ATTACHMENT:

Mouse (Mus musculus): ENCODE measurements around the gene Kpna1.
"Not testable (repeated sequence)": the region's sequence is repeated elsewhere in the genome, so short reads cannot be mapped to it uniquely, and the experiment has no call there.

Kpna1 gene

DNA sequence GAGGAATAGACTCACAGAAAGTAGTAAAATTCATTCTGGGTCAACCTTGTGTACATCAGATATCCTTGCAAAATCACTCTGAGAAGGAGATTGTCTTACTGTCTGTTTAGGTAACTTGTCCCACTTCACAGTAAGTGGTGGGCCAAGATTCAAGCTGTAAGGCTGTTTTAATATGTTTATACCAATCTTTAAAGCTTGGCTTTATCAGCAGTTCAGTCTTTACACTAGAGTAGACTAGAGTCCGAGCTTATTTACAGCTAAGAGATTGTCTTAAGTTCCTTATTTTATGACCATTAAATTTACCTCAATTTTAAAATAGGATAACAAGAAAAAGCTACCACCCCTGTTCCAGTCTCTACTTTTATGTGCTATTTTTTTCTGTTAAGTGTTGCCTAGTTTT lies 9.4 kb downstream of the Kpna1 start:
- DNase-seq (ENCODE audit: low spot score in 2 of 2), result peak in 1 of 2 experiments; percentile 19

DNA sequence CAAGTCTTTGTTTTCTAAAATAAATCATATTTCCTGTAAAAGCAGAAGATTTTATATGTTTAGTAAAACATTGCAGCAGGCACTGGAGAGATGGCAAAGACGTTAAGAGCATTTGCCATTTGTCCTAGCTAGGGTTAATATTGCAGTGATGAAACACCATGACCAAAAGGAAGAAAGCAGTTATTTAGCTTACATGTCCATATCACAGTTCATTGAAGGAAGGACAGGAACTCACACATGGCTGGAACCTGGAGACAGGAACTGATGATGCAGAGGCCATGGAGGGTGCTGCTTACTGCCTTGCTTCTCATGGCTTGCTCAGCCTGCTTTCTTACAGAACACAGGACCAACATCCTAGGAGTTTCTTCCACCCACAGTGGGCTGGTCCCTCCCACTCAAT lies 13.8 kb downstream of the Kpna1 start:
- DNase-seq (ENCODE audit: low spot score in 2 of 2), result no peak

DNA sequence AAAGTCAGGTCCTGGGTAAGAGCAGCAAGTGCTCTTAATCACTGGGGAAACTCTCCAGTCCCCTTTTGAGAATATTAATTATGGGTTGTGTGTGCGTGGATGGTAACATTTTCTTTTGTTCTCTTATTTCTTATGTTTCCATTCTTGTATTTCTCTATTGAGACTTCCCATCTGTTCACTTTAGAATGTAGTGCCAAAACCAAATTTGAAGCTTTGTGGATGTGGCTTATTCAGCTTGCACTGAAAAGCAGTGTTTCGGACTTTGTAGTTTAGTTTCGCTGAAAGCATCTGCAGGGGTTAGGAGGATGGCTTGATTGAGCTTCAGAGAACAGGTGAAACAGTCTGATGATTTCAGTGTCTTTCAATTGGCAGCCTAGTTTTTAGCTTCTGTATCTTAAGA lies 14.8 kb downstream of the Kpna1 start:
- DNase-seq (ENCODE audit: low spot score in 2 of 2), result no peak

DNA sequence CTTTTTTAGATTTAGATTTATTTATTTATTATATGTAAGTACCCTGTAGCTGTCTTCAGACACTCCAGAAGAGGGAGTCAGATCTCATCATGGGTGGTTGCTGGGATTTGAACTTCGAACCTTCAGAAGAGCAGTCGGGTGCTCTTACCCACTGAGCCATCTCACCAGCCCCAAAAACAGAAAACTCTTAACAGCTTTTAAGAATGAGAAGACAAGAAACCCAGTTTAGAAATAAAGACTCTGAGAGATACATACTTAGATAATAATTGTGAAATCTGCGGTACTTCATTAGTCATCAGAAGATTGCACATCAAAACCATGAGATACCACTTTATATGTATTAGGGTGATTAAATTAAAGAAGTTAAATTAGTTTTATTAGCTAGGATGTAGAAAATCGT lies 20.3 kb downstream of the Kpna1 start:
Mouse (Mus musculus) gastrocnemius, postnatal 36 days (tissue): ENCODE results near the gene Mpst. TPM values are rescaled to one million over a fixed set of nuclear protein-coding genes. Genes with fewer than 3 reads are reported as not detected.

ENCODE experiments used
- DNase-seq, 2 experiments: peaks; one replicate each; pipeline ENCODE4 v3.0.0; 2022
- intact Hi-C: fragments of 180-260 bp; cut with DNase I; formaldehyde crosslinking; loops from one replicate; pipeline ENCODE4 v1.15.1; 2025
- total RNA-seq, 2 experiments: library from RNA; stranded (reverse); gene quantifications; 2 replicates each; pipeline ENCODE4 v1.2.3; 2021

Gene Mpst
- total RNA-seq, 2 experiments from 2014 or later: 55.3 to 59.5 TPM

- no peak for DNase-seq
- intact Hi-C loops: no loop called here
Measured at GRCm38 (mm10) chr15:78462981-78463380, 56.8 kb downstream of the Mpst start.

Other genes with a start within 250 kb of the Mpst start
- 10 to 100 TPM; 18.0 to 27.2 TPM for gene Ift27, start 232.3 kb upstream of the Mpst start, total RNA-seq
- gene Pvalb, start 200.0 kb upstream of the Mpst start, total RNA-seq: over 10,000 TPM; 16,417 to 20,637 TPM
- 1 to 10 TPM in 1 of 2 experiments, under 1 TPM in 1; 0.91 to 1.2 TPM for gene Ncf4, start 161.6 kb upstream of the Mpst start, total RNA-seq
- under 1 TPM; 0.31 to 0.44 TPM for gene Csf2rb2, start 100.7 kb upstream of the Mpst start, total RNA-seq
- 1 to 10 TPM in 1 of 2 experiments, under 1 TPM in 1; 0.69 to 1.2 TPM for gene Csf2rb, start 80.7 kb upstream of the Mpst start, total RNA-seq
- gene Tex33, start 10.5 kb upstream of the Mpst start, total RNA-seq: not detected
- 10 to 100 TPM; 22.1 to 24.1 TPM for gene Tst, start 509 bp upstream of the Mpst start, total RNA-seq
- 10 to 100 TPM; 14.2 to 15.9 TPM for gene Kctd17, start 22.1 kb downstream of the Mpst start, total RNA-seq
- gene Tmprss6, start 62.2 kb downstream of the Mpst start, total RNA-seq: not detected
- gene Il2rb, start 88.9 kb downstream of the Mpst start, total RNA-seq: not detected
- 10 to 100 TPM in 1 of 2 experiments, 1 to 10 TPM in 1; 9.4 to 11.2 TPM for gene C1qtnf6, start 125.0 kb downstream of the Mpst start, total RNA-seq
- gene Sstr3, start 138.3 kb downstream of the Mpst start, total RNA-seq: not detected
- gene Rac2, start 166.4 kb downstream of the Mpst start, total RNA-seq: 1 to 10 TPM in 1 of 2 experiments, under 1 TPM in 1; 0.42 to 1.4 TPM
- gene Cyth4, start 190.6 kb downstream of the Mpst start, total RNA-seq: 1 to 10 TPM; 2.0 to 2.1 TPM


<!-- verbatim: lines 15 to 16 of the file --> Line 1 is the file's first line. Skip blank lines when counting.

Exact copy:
- total RNA-seq, 2 experiments: library from RNA; stranded (reverse); gene quantifications; 2 replicates each; pipeline ENCODE4 v1.2.3; 2021

Gene Mpst